The number of people who have been employed at US advertising agencies has increased by an average of 0.6% between 2017 and 2022. For job seekers and advertising professionals, this news is probably encouraging. But for employers in the marketing and advertising sector, this means that the competition for talent is fiercer than ever before.
Add this on top of the global Great Resignation, when employees across industries are seeking out greener pastures in droves, and employers are coping with massive recruitment and retention challenges.
You can’t just leave the talent management and recruitment process to your HR department — because this issue touches every aspect of your agency, leaders must collaborate to find solutions, using technology and carefully honed strategies.
Part I: Talent management
What is talent management?
Talent management is a comprehensive approach to hiring, onboarding, engaging, managing, and retaining your employees to create a cohesive and supportive working environment, one that promotes excellence and growth for every individual and the company as a whole.
This is neither a simple nor short-term project. Talent management is an ongoing process that demands investment and periodic reevaluation on the part of the employer. Each and every employee requires a separate set of strategies and planning, and the entire process only ends when the individual ultimately leaves the company.
Talent management challenges and how to solve them
No one said talent management was easy. There are numerous challenges associated with the process, and it’s important to be aware of them in order to succeed and know where and how to improve your strategy.
1. Poor recruitment strategies
Talent management starts with recruiting. But when there is no solid foundation in place, your practices begin with chaos. Perhaps you don’t know where to look, and your job ads end up in the wrong places or are not being viewed by the best candidates. Or maybe the process simply takes too long, and talented individuals who might very well be excellent candidates drop off, even before you extend them the job offer. You may not have a hiring strategy in place at all.
The fix: Develop a cohesive, solid infrastructure for sourcing candidates, conducting the hiring process, and ensuring a mutually good fit. You need to spend some time creating a plan, identifying the right outlets to advertise the position, and ensuring each role is given the proper attention. Consider how the candidate’s goals align with your organizational mission, and, while you don’t want to rush the process, factor in efficiency, making the process as quick and productive as possible.
Aim to create a talent pipeline, so you have an easier time hiring for future roles. A candidate who isn’t right for one position may very well be better suited to another down the line.
2. Demanding perfection
When employees begin a new job, there is always a learning curve, one that may be steeper depending on the hire’s background, experience, and other factors. But too often, especially in a creative industry like advertising, managers expect far too much of their employees.
The fix: Show empathy and understanding, particularly when you’re onboarding new hires. Develop an onboarding process that allows the employee to acclimate to the new environment and your expectations. Consider the unique needs of each individual.
Three-month evaluations are commonplace across industries, so you may choose to implement the practice. Either way, you should deliver plenty of constructive feedback, helping your employees become accustomed to their responsibilities.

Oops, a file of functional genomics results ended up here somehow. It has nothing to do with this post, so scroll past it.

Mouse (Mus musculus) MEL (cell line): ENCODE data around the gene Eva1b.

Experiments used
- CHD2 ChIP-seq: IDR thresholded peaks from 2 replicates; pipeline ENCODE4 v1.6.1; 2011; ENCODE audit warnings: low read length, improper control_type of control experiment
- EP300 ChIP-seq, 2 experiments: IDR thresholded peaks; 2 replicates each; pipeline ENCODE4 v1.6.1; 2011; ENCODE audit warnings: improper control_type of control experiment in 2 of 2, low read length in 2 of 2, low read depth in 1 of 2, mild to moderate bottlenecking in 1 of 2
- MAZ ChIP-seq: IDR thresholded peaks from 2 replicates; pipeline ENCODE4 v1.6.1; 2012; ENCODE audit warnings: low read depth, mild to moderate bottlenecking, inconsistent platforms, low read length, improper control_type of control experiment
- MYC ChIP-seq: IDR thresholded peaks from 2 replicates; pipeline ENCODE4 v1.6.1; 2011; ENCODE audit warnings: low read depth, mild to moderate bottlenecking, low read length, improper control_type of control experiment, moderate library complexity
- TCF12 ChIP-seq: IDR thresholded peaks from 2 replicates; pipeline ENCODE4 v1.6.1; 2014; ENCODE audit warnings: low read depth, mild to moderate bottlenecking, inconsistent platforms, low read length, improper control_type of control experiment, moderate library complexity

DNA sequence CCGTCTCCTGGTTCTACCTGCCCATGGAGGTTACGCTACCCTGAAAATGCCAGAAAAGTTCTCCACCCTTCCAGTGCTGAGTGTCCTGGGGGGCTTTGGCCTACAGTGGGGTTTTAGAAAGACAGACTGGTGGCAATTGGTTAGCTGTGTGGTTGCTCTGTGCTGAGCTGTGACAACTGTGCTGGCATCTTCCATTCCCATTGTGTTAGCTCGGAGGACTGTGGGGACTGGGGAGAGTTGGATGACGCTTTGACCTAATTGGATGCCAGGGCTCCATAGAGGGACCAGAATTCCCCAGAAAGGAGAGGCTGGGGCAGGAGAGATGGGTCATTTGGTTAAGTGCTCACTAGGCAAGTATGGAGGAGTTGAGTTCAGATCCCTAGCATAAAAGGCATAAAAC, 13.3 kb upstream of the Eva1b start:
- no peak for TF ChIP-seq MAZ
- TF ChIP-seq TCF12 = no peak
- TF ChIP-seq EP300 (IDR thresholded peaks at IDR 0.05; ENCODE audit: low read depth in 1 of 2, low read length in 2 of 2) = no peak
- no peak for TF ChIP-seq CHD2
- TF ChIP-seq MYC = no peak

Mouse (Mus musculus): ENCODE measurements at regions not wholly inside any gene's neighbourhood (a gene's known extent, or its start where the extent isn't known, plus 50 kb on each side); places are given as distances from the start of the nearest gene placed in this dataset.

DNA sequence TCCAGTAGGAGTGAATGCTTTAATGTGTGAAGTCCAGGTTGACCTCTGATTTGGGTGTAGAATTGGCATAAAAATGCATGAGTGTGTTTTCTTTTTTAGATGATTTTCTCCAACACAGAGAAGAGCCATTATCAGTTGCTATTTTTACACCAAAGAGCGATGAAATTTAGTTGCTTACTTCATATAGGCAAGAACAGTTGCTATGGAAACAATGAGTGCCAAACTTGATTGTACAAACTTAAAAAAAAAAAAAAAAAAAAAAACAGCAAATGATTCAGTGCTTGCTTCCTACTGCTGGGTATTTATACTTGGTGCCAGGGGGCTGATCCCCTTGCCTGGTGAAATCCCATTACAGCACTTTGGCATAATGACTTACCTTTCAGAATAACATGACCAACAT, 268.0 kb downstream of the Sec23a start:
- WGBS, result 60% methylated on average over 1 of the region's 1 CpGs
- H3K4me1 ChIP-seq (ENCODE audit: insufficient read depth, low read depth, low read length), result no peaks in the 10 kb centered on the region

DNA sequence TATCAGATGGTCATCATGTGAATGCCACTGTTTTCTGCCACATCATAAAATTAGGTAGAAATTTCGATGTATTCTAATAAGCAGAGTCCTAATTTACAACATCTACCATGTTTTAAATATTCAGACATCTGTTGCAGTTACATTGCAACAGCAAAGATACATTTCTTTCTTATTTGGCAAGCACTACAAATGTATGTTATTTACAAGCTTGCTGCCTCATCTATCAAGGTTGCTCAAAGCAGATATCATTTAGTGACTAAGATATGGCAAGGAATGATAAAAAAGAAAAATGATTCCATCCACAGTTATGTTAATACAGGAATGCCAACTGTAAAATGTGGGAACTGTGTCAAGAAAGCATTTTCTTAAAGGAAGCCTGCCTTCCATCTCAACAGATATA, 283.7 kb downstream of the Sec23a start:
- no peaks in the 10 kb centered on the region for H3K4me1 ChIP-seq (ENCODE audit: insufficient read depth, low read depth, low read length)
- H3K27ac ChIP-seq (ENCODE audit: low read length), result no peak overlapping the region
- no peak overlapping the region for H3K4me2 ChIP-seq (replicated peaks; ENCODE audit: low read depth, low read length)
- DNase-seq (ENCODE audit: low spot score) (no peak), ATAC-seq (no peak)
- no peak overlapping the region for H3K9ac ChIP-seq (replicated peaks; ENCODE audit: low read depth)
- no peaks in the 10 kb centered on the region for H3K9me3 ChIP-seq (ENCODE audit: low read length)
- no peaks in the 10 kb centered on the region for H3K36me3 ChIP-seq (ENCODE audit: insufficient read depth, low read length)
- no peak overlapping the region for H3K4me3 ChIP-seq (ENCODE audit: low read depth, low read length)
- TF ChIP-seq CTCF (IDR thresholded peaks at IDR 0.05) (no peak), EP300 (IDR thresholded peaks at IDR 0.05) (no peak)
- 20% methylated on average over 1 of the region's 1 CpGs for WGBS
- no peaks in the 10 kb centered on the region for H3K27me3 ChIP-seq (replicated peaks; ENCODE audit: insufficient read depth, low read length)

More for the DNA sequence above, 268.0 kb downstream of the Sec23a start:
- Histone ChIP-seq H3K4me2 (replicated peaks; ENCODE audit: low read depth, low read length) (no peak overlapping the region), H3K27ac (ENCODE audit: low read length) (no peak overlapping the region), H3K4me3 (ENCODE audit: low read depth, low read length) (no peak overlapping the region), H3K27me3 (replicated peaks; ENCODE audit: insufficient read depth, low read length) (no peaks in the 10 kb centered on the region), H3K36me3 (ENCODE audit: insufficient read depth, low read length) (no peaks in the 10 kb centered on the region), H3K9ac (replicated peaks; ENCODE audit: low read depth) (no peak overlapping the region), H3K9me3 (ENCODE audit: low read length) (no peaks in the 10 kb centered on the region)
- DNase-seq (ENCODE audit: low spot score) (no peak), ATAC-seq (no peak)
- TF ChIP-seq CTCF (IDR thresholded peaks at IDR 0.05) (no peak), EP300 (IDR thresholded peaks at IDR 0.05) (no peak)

3. Lack of support
Unfortunately, too often, managers are so invested in their own responsibilities that they don’t take the time to give their employees the support they need to do their jobs well and feel satisfied in their roles. This can lead to a lack of motivation and dissatisfaction on the part of the employee.
The fix: Talent management includes ensuring employee engagement. The employer must invest in their employees, giving them support, whether that means one on ones or more frequent check-ins. They should also institute wellness programs to help their workers.
4. Overestimating or underestimating the talent
Perhaps you’ve rushed the hiring process and ended up with a poor fit. Or you simply overestimate the abilities of your employees.
On the flip side, some employees complain about being micromanaged. This, too, can be demoralizing and make your team members feel like they are not being trusted to do their jobs.
The fix: As we’ve underscored, it is critical to consider fit along with abilities when hiring. Once you do find the right candidate, afford them the trust and respect they deserve. Remember that you hired them for a reason, and be careful about allowing them to operate independently.
5. Poor leadership
Ineffective leadership can derail your entire agency. Without well-equipped professionals at the helm, your employees will be working without a clear direction. This will also adversely affect your brand, something that’s critical to uphold.
The fix: Across industries, one problem organizations routinely face is recognizing people for their talent without assessing their managerial capabilities. When promoting or hiring people into management and leadership roles, it is important to consider not only their skills in terms of the work they do but also their ability to guide their team members and nurture their career growth. Agencies can help shape talented individuals into model leaders by, for instance, offering management training when they move into leadership roles.
6. Overreliance or under-reliance on technology
Technology can be enormously helpful in talent management. When you fail to utilize it appropriately, then you introduce problems, such as bias (unconscious or conscious) in the hiring process.
That said, focusing too much on technology can have consequences. The hiring process and talent management process, in general, require a human touch.
The fix: Implement a range of technological solutions, such as applicant tracking systems (ATS), which will reduce bias and streamline your entire recruiting process. Use the data your software generates to make more informed decisions — while remembering to leave complex tasks that require empathy to human professionals.
Part II: Recruiting talent
What is the recruitment process of an advertising agency like?
Advertising agencies offer a fast-paced, demanding environment. As with any industry, the hiring process will look different depending on the agency itself and the position in question but usually includes methods of sourcing candidates — using recruiters, posting listings on job boards, and so on — screening them, interviewing them, and ultimately extending an offer.
Agencies will want to get a sense of the candidate’s background. Do they have agency experience? Have they worked on a full-time basis, freelance, or a combination of the two? Have they specialized in certain areas or industries?